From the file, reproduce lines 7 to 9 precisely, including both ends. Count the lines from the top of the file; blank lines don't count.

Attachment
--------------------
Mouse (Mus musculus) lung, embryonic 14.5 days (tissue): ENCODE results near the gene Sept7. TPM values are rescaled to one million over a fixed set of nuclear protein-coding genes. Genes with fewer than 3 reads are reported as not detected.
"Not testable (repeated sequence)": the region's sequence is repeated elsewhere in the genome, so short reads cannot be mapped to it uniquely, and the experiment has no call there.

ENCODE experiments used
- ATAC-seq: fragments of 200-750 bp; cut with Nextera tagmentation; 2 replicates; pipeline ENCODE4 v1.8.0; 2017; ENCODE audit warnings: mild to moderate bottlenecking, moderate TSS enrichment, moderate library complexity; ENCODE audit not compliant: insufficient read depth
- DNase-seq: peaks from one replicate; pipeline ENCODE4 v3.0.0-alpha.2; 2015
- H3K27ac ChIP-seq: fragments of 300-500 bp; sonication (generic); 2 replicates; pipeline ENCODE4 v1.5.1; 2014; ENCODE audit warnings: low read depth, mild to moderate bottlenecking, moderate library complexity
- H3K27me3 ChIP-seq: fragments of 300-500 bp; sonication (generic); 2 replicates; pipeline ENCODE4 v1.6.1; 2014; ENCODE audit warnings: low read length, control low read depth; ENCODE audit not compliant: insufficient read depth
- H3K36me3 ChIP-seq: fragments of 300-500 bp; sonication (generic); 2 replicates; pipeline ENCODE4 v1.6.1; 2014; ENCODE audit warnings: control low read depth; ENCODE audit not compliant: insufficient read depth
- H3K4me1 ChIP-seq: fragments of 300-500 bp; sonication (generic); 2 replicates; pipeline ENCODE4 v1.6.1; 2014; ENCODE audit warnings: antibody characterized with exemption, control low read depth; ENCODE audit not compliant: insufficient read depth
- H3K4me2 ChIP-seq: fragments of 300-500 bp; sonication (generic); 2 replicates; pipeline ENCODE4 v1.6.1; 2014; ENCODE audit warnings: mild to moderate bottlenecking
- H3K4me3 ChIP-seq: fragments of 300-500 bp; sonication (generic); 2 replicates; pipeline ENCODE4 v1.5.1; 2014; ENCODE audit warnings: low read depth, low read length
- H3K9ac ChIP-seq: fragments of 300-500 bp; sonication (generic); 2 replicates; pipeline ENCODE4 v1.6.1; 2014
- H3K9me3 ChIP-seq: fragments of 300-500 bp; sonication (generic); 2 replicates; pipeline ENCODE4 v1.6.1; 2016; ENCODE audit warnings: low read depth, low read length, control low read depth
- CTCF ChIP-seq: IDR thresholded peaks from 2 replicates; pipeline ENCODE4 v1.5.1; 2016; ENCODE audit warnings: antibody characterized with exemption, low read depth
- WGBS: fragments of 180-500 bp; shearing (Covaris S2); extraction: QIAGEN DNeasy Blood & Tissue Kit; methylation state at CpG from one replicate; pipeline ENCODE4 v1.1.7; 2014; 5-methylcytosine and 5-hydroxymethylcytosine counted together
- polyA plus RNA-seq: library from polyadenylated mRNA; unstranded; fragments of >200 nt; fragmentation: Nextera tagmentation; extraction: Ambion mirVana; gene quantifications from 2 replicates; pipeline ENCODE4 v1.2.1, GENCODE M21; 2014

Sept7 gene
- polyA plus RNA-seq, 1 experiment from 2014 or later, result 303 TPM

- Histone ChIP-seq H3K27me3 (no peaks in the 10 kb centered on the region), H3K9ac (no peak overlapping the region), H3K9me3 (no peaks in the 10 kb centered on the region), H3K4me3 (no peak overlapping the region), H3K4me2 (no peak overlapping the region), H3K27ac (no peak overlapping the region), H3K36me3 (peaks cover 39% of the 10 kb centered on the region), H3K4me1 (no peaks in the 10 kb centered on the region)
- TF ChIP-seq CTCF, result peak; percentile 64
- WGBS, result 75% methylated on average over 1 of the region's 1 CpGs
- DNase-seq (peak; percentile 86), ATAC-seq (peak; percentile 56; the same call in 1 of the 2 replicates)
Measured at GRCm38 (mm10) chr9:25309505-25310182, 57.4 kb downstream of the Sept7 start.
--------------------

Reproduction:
- H3K27me3 ChIP-seq: fragments of 300-500 bp; sonication (generic); 2 replicates; pipeline ENCODE4 v1.6.1; 2014; ENCODE audit warnings: low read length, control low read depth; ENCODE audit not compliant: insufficient read depth
- H3K36me3 ChIP-seq: fragments of 300-500 bp; sonication (generic); 2 replicates; pipeline ENCODE4 v1.6.1; 2014; ENCODE audit warnings: control low read depth; ENCODE audit not compliant: insufficient read depth
- H3K4me1 ChIP-seq: fragments of 300-500 bp; sonication (generic); 2 replicates; pipeline ENCODE4 v1.6.1; 2014; ENCODE audit warnings: antibody characterized with exemption, control low read depth; ENCODE audit not compliant: insufficient read depth